Elsewhere, switching to the food sector, I note that PZ Cussons issued a profit warning on the back of social unrest in Nigeria. It made no specific mention of its JV in that market with Glanbia, Nutricima, but even if that is being impacted the effect on Glanbia’s profits is likely to be very modest – Glanbia’s JVs and Associates, which mainly comprise Nutricima, the Southwest Cheese jv in the States and the mozarella JV in Europe, in total contributed 14% of group EBIT in FY11, so any hit would likely be less than 1% at the earnings level.
(Disclaimer: I am a shareholder in Ryanair plc) I was pleased to see Ryanair buy back 15m shares yesterday for €4.45 apiece, taking recent share buybacks to €105.75m. In late January CEO Michael O’Leary said the carrier could spend up to €200m on buybacks, which should continue to help support the share price against the pressures of high oil prices.
(Disclaimer: I am a shareholder in Datalex plc) Speaking of the travel sector, booking engine software provider Datalex issued its FY 2011 results earlier this morning. The company delivered EBITDA (+42%) and net cash (+13%) growth as promised, while management sees further growth in 2012, despite the troubled macroeconomic backdrop. I was pleased to see the volume of new client wins in 2011, with 8 carriers signed up, including heavyweights Delta Airlines, United Airlines and Malaysian Airlines. Presumably the firm enters 2012 with a strong tailwind (!) given the 2011 contract wins will all be contributing a full 12 month’s revenue this year (that is, assuming that they all went live in 2011 – if any of them did not, they’ll still make initial contributions this year).
(Disclaimer: I am a shareholder in BP plc) In the energy space, earlier this week I noted reports that BP was teeing up some asset sales in the North Sea. I didn’t have to wait long to see this occur, with $400m of gas assets disposed of on Tuesday.
From a macro perspective, the ASDA income tracker in the UK, which I follow religiously, showed that families remain under severe pressure. The average UK household had £144 a week of discretionary income in February 2012, 6.3% below year-earlier levels. Is it any wonder that many UK retailers are under pressure?
It’s good to have a wall of positive newsflow to report for a change – let’s see what’s been cheering me up on the markets since my last update.
(Disclaimer: I am a shareholder in Ryanair plc) In the transport sector, I was pleased to see a strong trading update from easyJet yesterday. The low cost carrier now sees a H1 loss of “between £110 million and £120 million compared with the previous expectation of a pre-tax loss of £140 million to £160 million”. There are two reasons for this improved guidance. Firstly, management sees yields rising 10%, versus the previous expectation of an “upper single digits” increase. This has been helped by a number of competitors having exited the market, a theme I have highlighted before. The second factor is that ex-fuel costs have risen by less than expected (+1.5% versus guidance of +3%), helped by benign weather and good cost management. In terms of the read-through for Ryanair, this is all very positive. Ryanair is similarly well placed to exploit the demise of a number of competitors (Spain, where Spanair ceased trading recently, is Ryanair’s biggest market, while the carrier brought forward the opening of a new base at Budapest to exploit Malev’s closure, for example). On the cost side, there is every reason to assume that Ryanair has benefited from the same positive weather effects. Following Ryanair’s strong Q3 results in January I noticed that a number of brokers had pitched their FY12 estimates above the carrier’s revised net income guidance of €480m. In my model I’ve pitched for net income of €492m. Easyjet’s update appears to vindicate that stance.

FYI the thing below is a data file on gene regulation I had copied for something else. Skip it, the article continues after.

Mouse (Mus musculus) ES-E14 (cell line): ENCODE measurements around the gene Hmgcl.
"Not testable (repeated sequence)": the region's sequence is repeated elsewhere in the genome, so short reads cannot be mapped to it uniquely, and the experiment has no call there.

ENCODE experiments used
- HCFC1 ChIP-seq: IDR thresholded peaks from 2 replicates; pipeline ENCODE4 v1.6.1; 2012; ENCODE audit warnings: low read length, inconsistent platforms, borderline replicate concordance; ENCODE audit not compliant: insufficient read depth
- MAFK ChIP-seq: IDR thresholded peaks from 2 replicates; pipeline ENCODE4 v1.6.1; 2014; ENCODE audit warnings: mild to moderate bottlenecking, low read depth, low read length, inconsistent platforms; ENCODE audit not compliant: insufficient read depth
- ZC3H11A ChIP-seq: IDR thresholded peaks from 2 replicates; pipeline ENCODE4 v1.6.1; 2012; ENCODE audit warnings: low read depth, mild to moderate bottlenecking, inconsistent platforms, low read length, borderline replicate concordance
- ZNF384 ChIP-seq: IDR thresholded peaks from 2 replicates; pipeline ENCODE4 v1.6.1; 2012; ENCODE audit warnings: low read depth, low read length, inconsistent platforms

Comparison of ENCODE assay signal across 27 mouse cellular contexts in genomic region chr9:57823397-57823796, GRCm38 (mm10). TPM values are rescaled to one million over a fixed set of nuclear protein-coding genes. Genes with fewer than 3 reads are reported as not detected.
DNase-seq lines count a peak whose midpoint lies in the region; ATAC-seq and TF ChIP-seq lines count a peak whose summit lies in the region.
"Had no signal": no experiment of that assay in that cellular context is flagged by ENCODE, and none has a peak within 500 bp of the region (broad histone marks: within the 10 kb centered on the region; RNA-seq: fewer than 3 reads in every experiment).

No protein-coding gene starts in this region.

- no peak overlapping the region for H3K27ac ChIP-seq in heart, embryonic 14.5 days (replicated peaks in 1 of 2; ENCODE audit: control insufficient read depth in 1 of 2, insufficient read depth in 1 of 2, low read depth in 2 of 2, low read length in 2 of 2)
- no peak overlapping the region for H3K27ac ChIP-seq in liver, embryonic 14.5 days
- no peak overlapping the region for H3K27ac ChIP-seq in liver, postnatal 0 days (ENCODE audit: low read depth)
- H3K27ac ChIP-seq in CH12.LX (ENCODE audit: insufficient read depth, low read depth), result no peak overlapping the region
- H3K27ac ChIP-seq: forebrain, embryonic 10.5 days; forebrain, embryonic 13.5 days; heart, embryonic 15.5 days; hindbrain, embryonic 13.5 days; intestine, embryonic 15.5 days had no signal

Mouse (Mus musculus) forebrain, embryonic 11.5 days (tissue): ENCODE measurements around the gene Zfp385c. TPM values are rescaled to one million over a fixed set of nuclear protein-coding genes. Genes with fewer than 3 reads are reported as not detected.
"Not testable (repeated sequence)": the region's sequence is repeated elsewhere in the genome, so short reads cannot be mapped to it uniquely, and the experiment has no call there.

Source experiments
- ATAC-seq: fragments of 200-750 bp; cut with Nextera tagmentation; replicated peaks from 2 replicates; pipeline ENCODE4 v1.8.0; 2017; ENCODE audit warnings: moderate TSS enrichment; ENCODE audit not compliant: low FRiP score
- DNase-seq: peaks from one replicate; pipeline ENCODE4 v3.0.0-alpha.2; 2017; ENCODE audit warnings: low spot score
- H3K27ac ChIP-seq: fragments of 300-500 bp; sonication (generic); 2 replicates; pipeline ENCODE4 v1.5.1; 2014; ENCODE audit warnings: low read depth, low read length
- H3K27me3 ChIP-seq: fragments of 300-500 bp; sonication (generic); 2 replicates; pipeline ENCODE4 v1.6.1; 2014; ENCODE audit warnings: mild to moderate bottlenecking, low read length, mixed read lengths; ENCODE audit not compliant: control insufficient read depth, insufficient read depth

This Thursday will see the release of FY 2011 results from IBRC – the former Anglo Irish Bank. I will be attending its results presentation, and will be interested to see if management’s targets for the company have changed since its last update. You can read my views from the H1 2011 results presentation here. If you’ve any questions – within reason (!) – that you’d like me to put to management, please post them in the comments section below.
In the oil space, Tullow Oil saw its shares climb 6.6% yesterday following news of a chunky (>20m net pay) oil find in Kenya. After its amazing success in Ghana and Uganda, might lightning strike a third time for this emerging oil giant? Elsewhere in the oil sector, services group Kentz saw its shares rise nearly 7% yesterday on the back of strong results. I was impressed to see Kentz’s backlog increase by 50% in 2011 to US$2,401m, from the US$1,603m seen at the end of 2010. So, like many of its clients, it appears that Kentz has plenty of fuel in the tank.
In the agri sector, Continental Farmers Group reported its full-year results. Their broker, Davy, says CFG’s in-line results were “an excellent achievement“, given the slump in potato prices in Ukraine. While I am attracted to CFG due to the long-term fundamentals around farming, I would want to see a sustained improvement in its cash generation before I’d look to invest in the company.